• Run the report and you will see a small popup window which displays the message “Hello World”.

 

 

  • You have just completed your very first JavaScript modification.

 

Reference a JavaScript file

Alternatively you can save commonly used or complex JavaScript as a text file and share the file among reports (web pages). You must save the file with a .js extension.

Steps:

    1. Open a text editor, such as Notepad.

 

  • Type in the following:

    alert(“Hello World”);

 

 

  • Save it as “test.js” under the “Cognos root/webcontent” folder on your application server.

 

 

  • Open the “mylist” report in Report Studio and proceed to Page 1.

 

 

  • Drag a HTML Item from the Insertable Objects tab, and place it after report title. Double click on the HTML Item and type in the following:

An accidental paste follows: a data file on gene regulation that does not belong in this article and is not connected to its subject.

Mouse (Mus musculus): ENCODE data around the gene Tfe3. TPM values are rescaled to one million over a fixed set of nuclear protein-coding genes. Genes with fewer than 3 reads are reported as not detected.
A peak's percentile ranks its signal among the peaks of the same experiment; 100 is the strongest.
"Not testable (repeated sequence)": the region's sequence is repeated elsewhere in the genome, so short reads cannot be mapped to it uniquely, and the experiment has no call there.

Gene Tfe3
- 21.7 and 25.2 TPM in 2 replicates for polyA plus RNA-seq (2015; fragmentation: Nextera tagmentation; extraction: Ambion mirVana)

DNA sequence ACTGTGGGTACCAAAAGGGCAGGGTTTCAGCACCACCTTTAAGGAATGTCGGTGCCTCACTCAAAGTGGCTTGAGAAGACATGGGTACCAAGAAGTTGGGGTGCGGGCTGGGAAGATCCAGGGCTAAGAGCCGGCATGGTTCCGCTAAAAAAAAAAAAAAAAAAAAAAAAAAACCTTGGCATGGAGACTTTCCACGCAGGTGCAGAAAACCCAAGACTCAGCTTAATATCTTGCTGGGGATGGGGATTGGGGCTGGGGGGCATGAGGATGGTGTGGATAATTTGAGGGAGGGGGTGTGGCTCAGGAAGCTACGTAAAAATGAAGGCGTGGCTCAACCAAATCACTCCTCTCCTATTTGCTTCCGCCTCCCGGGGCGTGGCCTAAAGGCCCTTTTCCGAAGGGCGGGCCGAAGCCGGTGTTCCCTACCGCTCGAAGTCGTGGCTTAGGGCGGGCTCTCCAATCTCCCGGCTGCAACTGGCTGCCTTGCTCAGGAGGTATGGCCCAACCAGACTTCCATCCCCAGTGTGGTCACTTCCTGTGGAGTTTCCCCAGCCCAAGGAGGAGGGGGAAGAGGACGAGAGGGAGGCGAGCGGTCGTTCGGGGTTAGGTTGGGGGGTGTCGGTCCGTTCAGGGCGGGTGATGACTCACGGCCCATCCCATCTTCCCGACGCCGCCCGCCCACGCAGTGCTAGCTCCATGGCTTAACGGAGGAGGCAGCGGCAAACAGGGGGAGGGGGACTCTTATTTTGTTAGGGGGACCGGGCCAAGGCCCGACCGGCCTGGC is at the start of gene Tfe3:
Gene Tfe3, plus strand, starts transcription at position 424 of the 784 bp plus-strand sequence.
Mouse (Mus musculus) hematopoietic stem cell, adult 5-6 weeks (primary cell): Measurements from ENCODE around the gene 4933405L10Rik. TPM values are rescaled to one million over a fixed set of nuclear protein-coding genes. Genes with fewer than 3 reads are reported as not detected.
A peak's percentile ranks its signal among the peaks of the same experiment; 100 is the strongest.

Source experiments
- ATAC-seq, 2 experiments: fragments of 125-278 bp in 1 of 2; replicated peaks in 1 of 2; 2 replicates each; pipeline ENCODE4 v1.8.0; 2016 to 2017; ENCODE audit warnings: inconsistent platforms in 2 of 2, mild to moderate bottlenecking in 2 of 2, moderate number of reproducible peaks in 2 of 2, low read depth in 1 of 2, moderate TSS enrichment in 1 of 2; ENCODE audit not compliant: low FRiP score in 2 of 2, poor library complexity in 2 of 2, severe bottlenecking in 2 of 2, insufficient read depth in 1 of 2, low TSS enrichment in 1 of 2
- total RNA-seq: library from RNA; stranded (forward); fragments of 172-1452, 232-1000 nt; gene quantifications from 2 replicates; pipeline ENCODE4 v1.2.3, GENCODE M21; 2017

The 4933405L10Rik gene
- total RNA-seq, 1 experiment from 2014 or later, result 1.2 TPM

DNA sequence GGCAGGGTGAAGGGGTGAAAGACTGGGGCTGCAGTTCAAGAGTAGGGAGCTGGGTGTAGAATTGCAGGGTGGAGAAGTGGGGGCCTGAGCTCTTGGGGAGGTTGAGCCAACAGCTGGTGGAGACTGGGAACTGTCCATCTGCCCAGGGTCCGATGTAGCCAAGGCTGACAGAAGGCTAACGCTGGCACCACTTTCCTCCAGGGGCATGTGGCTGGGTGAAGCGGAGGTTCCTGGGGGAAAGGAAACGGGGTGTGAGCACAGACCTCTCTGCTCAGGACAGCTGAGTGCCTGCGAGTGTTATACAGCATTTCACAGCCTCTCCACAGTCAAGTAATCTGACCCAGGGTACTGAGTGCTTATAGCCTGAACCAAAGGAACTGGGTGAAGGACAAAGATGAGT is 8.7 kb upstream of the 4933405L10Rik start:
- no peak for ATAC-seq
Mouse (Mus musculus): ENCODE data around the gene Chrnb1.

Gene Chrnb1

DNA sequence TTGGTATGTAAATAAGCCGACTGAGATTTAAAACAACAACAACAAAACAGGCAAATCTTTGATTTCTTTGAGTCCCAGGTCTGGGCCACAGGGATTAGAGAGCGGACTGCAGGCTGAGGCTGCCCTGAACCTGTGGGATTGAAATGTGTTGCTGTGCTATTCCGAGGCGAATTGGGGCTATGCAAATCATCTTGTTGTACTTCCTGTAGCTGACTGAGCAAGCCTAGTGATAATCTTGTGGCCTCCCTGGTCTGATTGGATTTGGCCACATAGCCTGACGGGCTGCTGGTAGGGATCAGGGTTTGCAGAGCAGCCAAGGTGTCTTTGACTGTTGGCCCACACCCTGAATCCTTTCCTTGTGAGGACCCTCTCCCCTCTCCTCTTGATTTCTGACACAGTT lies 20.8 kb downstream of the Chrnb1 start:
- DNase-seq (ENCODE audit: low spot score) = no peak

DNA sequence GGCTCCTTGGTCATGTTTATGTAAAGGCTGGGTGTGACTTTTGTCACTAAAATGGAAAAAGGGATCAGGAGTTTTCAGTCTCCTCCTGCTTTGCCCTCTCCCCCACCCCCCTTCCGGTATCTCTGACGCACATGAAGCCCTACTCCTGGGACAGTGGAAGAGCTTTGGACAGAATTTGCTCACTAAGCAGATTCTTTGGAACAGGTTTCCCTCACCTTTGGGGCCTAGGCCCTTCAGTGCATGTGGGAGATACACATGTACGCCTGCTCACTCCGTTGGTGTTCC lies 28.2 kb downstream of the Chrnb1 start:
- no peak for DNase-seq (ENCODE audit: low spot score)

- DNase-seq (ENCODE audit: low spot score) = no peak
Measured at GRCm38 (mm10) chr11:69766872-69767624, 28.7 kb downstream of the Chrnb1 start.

<script type=”text/javascript” src=”../test.js”></script>

 

    1. Save the report.

 

  • Run the report. You will notice that the same pop up window is shown twice. One on prompt page and the other from the report page. The JavaScript works on both prompt pages and report pages!

 

So far we have provided a very basic introduction to JavaScript in IBM Cognos reports. In the next article we will look at how to reach an element/object on a report page or prompt page and how to edit attributes of an element. Check out Part II here.

5 replies
  1. Willie Sum says:

    Thanks for your tips. However if I use “Display Value” rather than “Use Value” for the JavaScripts manipulation (due to data structure problem), I would like to know what is the property name for calling. (“Use Value” -> “Value” for JavaScript Call) What is the name for “Display Value”?

    • Susan says:

      Depending on the type of the prompt object you are using. For instance, if it is dropdown box, the syntax is following:

      dropdown.options[i].value – use value

      dropdown.options[i].text – display value

  2. Sandeep says:

    Hi,
    I am trying to incorporate a pop up warning on the prompt page, the scripting does not seem to help me. Is there an XML I could try out ? Please let me know.

    Sandeep